Minimizing Cognitive Overload while Designing the Mobile User Experience| By |Darshan Patel

Most of us experience cognitive overload. When we run too many programs simultaneously on our laptops, often programs crash or slow down. So what do we do? We close applications and programs that are not in use and thus boost the performance. The same kind of processing problem occurs with human brains, which is commonly referred to as cognitive load. The solution also follows the same logic and insists on minimizing. Basically, it’s all about fitting the cognitive elements to the capacity of our brains. The same goes for the mobile user experience.

When processing too much information at the same time, the mobile user experience suffers and can cause customers to concentrate on the least important elements of the UI. Customers who are exposed to too much information can actually misunderstand, miss vital aspects, get confused and even leave an interface midway through. So, cognitive overload can literally have a lethal impact on the user experience.

To address the situation you need a systematic approach that begins with a complete understanding of the core concept followed by steps to eliminate such load.

What exactly is cognitive load?

Since we’re talking about cognitive load in the face of the user experience (UX), it’s important to define UX, which refers to customer reactions and perceptions when using your web interface. What is their perception about your app? Is your app intuitive and easy to navigate? Is it confusing for customers to perform certain actions? Are the visual elements repulsive or charming? Do customers need to spend a lot of energy to use your app? All of these aspects are intrinsic to your user experience.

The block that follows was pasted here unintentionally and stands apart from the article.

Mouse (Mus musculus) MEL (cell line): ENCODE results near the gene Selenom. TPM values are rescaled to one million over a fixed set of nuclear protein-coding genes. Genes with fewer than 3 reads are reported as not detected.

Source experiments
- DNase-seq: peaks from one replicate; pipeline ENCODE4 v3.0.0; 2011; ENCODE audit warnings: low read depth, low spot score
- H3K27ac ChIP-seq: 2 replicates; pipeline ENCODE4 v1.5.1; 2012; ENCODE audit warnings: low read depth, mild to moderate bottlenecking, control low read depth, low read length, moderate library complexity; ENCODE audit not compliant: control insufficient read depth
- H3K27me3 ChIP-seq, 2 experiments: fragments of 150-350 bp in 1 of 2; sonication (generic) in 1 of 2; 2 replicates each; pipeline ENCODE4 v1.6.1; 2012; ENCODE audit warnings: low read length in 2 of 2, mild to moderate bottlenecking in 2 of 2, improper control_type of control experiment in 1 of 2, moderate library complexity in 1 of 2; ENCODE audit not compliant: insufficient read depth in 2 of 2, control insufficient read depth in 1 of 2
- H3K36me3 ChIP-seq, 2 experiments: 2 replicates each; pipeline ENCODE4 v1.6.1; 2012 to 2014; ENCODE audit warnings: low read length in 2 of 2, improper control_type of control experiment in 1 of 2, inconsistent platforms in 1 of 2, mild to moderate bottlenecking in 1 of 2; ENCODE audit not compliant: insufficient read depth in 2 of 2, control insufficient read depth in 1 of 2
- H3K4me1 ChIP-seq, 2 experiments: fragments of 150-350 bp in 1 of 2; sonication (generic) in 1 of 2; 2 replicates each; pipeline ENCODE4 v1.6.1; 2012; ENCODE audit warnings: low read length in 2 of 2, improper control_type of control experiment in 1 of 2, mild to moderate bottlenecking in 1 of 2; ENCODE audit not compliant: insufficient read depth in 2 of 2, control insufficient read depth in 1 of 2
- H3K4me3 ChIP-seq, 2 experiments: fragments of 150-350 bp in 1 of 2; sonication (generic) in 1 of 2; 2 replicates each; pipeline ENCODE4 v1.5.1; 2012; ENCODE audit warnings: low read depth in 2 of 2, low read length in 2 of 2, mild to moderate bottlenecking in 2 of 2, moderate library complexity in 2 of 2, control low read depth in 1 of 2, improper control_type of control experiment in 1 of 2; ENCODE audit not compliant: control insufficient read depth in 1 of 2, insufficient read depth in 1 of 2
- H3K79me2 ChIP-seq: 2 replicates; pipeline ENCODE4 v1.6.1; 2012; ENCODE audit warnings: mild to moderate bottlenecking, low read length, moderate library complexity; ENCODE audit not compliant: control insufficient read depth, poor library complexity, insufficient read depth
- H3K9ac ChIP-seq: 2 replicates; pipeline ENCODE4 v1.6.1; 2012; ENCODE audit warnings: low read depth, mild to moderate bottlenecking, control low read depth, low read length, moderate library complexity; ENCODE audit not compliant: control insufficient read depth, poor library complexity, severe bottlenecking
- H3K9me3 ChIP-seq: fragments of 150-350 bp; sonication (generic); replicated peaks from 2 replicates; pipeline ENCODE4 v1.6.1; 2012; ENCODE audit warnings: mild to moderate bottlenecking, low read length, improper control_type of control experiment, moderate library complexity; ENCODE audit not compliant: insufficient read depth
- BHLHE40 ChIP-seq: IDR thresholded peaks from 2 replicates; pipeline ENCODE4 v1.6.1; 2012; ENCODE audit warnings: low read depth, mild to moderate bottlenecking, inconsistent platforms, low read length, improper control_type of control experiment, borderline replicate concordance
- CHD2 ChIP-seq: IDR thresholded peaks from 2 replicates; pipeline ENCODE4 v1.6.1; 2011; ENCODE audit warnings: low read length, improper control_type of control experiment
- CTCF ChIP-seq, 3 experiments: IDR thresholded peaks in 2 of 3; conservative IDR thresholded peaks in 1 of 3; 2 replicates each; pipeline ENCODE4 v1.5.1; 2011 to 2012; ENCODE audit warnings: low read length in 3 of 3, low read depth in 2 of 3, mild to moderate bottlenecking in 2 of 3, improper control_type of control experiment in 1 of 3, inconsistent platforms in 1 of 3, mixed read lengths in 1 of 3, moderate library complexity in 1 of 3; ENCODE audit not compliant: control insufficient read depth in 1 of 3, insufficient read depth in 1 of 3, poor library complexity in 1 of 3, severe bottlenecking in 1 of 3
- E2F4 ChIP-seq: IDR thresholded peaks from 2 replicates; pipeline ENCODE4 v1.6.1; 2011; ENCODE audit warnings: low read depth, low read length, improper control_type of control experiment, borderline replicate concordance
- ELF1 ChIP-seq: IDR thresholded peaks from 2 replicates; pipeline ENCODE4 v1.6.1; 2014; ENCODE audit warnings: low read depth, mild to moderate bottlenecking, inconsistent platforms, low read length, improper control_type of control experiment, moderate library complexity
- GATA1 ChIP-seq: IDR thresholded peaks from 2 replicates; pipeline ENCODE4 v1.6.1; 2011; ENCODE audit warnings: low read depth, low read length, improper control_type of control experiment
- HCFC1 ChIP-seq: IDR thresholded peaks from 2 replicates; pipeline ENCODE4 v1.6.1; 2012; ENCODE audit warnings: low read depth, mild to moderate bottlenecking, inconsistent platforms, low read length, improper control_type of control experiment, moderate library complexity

The amount of energy required for learning something or accessing an interface is referred to as the cognitive load. All of the elements that unnecessarily make the web experience heavier, or are confusing and complex, contribute to cognitive overload. Any user experience will invariably have some cognitive load because customers need to spend energy learning how to use or navigate through an app. Such cognitive load is part and parcel of mobile and app experiences in general; it’s unavoidable.

User experience without cognitive overload

What does cognitive load look like in our day-to-day mobile activities? Let’s use Google as an example. Google is devoid of any unnecessary elements except for what is necessary to help you in your search. Aside from the main search options, other features remain hidden and only show up when you call upon them. While offering fully fledged customization for your search, Google offers an easy to use interface without unnecessary elements. Their minimalistic UX is the best example of how to minimize cognitive overload through design.

minimising-_-eliminating-cognitive-overload-while-designing-user-experience

What causes cognitive load?

Before you can actually design a mobile user experience without cognitive overload, you need to understand the contributing factors behind it.

Here are the three main factors that create cognitive overload:

Too many options: Offering too many options for an action or choice may be overwhelming for the user and it can result in indecisiveness.